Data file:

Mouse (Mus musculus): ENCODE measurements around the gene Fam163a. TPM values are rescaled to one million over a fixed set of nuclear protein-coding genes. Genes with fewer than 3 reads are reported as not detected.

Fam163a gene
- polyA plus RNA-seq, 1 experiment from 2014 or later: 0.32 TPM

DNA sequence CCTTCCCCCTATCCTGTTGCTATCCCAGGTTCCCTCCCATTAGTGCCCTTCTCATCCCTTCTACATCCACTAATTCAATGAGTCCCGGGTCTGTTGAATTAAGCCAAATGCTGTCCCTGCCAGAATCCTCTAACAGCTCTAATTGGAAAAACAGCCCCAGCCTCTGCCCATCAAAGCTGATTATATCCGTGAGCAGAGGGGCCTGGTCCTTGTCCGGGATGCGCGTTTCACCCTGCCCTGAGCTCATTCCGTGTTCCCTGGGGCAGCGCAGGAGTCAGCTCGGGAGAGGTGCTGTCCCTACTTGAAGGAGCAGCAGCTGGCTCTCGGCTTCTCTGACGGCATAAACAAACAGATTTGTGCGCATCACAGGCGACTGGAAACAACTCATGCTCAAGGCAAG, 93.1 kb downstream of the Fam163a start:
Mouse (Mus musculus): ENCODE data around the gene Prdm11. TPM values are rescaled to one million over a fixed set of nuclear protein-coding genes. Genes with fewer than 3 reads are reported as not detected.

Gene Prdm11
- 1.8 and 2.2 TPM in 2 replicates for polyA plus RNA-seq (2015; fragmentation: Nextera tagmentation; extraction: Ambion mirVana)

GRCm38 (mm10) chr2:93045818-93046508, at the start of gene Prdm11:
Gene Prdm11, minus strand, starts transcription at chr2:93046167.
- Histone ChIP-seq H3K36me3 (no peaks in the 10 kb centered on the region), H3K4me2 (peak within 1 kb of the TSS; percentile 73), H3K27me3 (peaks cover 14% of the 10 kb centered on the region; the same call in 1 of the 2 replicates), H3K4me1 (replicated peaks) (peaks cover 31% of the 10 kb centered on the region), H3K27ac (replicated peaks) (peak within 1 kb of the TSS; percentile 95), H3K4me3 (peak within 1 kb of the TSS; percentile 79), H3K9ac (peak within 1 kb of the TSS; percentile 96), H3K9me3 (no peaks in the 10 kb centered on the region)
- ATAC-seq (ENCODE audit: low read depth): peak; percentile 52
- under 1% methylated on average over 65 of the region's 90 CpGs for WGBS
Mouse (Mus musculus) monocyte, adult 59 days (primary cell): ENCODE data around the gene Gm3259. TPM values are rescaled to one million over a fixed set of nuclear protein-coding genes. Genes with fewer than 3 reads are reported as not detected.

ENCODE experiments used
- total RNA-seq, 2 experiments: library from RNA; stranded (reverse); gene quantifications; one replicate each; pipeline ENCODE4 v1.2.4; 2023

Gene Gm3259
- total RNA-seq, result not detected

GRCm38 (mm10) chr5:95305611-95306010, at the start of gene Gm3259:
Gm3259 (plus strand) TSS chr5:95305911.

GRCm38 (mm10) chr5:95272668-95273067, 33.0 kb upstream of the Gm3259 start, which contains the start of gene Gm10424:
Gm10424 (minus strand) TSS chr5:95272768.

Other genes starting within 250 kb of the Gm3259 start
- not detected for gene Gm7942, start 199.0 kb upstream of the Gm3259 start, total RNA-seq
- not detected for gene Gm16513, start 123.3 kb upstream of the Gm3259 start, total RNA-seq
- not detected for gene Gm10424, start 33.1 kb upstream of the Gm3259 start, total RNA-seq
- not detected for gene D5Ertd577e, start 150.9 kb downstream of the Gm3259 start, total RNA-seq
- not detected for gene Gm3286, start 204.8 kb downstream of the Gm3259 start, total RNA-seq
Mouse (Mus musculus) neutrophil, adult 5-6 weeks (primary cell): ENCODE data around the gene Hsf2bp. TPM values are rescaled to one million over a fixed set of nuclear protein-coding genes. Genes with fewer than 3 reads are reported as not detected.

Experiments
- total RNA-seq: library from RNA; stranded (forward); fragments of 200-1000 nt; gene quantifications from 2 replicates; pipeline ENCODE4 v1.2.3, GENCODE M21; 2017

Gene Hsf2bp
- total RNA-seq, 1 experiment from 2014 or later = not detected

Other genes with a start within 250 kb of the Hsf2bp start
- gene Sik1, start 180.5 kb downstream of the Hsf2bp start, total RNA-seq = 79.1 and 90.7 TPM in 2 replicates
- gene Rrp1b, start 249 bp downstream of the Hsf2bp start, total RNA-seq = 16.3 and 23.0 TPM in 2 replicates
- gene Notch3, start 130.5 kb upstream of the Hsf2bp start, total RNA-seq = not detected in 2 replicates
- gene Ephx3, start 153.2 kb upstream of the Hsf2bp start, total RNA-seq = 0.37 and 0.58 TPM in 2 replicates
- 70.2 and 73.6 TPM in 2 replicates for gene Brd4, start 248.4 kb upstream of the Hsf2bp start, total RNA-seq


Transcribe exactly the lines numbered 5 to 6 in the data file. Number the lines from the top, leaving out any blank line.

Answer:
Mouse (Mus musculus): ENCODE data around the gene Prdm11. TPM values are rescaled to one million over a fixed set of nuclear protein-coding genes. Genes with fewer than 3 reads are reported as not detected.

Gene Prdm11